7. Do you like the layout of your bathroom? Is there enough space between fixtures? Do you like the location of your toilet? shower? sink? How is the traffic flow?

*Tip: When reviewing your existing layout or mapping out a new layout, traffic flow is very important to your ultimate comfort. Do your doors block any access to fixtures or storage space? Is there a logical pathway inside your bathroom that doesn’t require you to retrace your steps throughout your morning ritual?

8. How is the lighting in your existing bathroom? Do you have any windows in the bathroom?

*Tip: If possible, consider installing windows to allow for natural light- possibilities include skylights and glass block windows or high windows, that will let in light but still provide privacy.

*Tip: If windows are not an option, ambient lighting can be used as a substitute. A surface-mounted ceiling light is a common option but also consider cove lighting. For task lighting, if the vanity mirror is not too large, vertical fixtures or sconces mounted on either side of the mirror are best for casting an even light or, for large mirrors, choose a lighting fixture spread over the top of the mirror for even lighting.

*Tip: Dimmer switches should always be used to provide a range of lighting depending on your mood and needs. Your contractor can help to design a lighting plan to include a combination of ambient, task, accent and decorative light sources.

9. Is the floor strong enough for the fixtures that you are considering?

*Tip: Your contractor should be able to assist in this determination and possibly add joists to the subfloor, but before purchasing that antique claw-foot tub or soaking tub, make sure your floor is strong enough to withstand the extra weight. Another note on tubs: standard water heaters may not be sufficient for large tubs; consider purchasing a tankless water heater if you will be installing a large tub.

10. Do you have galvanized or copper water supply pipes? How is the water pressure in your existing bathroom? Do you have any leaking pipes? Have you had many clogs or backups?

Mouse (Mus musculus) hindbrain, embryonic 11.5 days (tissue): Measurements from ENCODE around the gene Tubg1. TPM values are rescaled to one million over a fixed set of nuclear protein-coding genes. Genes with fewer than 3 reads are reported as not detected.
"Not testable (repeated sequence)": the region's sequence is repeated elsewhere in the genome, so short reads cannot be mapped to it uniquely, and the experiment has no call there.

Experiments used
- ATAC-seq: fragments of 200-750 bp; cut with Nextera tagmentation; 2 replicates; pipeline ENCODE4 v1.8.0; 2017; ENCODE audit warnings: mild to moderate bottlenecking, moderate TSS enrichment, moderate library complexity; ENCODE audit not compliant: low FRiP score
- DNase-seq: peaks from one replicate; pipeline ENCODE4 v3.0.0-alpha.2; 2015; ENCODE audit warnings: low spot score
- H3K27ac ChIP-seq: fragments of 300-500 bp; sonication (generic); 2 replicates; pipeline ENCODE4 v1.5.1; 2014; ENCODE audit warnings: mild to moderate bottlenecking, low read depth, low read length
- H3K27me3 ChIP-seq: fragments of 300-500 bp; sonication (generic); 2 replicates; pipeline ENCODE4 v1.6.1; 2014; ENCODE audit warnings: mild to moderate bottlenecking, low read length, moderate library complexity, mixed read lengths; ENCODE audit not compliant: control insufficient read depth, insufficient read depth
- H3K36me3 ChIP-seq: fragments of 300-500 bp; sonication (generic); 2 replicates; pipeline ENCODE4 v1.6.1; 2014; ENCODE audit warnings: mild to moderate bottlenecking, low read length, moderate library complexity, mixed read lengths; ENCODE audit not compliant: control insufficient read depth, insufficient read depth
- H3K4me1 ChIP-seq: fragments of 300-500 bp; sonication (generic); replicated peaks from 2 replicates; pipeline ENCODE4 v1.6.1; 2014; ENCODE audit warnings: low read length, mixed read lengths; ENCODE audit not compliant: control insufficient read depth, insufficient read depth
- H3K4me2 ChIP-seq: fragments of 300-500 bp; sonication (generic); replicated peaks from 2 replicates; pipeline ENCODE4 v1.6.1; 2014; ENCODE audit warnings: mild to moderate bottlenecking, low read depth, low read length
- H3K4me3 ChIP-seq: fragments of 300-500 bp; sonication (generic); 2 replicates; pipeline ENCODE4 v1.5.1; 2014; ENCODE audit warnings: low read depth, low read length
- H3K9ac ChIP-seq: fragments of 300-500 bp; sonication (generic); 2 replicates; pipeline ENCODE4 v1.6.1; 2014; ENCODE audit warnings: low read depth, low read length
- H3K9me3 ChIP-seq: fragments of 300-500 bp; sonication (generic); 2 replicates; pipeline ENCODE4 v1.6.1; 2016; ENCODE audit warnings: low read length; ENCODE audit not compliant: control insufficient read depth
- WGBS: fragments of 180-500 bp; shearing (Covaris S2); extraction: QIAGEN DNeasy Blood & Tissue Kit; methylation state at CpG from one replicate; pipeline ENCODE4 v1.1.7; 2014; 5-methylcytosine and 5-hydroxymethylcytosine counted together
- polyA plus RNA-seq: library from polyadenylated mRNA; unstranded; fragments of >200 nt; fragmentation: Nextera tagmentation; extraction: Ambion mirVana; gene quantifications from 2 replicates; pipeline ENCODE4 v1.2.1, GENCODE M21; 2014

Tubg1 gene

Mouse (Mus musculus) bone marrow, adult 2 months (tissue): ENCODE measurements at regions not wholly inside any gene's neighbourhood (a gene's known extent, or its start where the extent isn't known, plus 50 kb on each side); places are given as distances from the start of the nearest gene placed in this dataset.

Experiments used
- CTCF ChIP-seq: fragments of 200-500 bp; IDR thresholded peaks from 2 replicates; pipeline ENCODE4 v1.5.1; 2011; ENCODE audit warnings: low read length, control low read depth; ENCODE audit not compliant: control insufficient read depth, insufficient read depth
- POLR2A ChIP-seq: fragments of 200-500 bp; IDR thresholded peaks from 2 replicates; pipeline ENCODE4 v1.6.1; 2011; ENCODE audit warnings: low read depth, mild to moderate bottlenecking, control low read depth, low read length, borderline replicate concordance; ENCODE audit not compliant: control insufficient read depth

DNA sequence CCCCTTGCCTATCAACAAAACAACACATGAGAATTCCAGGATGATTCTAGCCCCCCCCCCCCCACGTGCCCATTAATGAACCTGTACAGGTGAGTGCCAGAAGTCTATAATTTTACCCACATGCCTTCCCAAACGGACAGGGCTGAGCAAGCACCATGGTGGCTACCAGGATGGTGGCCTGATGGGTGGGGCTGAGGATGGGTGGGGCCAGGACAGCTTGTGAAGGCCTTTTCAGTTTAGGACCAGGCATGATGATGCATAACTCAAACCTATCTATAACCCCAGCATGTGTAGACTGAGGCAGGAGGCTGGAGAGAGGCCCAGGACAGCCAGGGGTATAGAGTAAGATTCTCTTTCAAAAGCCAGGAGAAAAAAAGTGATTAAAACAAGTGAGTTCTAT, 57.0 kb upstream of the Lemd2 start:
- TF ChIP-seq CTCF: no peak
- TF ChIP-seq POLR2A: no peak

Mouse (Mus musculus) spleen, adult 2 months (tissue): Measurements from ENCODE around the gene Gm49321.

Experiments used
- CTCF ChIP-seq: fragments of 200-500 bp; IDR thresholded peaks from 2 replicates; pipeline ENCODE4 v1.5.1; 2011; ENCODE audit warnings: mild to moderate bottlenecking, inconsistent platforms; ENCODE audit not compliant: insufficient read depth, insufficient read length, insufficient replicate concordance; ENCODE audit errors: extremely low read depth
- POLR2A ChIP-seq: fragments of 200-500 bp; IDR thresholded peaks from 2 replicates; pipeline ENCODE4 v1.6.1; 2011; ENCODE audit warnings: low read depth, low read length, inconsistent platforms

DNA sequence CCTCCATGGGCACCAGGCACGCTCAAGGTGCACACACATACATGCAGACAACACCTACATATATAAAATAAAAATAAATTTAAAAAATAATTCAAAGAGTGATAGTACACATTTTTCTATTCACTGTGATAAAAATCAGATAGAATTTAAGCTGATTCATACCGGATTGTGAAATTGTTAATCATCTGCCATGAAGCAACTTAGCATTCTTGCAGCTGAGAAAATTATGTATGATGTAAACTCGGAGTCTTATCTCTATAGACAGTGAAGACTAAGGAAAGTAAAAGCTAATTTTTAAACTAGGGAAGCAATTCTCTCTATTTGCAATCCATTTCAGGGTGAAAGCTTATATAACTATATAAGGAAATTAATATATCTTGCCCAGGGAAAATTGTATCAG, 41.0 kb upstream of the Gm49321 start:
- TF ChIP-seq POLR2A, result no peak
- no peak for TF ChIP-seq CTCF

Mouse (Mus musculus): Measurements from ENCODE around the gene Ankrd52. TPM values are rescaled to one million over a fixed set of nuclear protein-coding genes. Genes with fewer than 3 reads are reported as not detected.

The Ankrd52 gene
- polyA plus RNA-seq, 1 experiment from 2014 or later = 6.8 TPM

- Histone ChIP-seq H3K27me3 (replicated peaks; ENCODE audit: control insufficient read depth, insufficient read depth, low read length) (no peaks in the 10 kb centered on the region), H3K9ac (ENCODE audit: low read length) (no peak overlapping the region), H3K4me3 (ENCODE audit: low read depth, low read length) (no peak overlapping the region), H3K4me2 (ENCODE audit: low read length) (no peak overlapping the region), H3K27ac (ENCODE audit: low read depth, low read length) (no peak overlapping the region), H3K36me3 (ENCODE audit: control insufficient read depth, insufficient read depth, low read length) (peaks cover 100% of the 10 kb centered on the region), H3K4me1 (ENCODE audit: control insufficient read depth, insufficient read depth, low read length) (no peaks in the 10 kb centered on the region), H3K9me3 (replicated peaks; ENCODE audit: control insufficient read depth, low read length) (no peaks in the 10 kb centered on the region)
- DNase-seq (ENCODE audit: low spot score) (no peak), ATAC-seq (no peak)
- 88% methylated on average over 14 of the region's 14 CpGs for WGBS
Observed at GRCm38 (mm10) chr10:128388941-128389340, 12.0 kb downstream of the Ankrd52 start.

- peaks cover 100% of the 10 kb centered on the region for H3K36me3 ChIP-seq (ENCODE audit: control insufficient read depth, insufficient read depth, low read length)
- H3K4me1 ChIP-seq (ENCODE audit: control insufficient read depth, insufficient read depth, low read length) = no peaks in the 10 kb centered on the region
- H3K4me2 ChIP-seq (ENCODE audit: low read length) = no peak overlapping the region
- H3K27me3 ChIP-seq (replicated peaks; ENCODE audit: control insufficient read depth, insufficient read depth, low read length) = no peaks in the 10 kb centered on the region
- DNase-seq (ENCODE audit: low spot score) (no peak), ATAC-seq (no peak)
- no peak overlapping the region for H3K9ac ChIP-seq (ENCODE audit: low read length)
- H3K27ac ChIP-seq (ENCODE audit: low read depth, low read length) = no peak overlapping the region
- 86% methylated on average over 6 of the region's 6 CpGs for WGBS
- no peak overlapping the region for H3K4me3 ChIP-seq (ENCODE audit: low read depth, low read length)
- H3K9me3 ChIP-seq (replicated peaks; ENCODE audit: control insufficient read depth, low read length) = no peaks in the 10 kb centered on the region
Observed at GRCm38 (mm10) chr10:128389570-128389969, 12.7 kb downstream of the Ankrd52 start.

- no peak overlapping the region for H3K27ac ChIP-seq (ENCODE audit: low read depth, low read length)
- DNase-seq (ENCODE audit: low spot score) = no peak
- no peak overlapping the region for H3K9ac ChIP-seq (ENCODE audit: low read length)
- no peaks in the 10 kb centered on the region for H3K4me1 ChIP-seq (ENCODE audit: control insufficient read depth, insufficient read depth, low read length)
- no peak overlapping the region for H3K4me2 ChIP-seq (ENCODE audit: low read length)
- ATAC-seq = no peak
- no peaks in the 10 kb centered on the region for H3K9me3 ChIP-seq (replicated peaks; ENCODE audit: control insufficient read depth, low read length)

*Tip: Be sure to discuss all of these issues with your contractor.

11. Is the heating adequate in your bathroom?

*Tip: Options range from forced air systems, heat lamps, toe-kick heaters, or radiant heat that comes up through the finished floor. Electric radiant-heat maps that are mortared over the sub-floor are inexpensive to install but can be expensive to run if you leave them on all the time.

12. Review the ventilation in your existing bathroom? Is it adequate after a hot shower?

*Tip: Although windows and skylights will help, a fan should also be considered. The Home Ventilating Institute (HVI) ( ) is a nonprofit association of the manufacturers of residential ventilating products and provides a certified rating program to test fans. Check the hvi symbol before you purchase a fan.

13. Consider the electrical appliances you will be using in your bathroom? Will you need to add any electrical circuits in your bathroom? What is the amp rating of your electrical service? Is it sufficient for your appliances?

14. Are you considering adding any luxuries to your bathroom? Electronic controls, televisions, speakers?

Once you have answered these questions, sketch a rough draft of a layout. This will help you to narrow down your ideas. Then, the fun begins as you consider your options for flooring, countertops, showers, tubs, toilets, window treatments, lighting and other fixtures!

Mary J. Gibson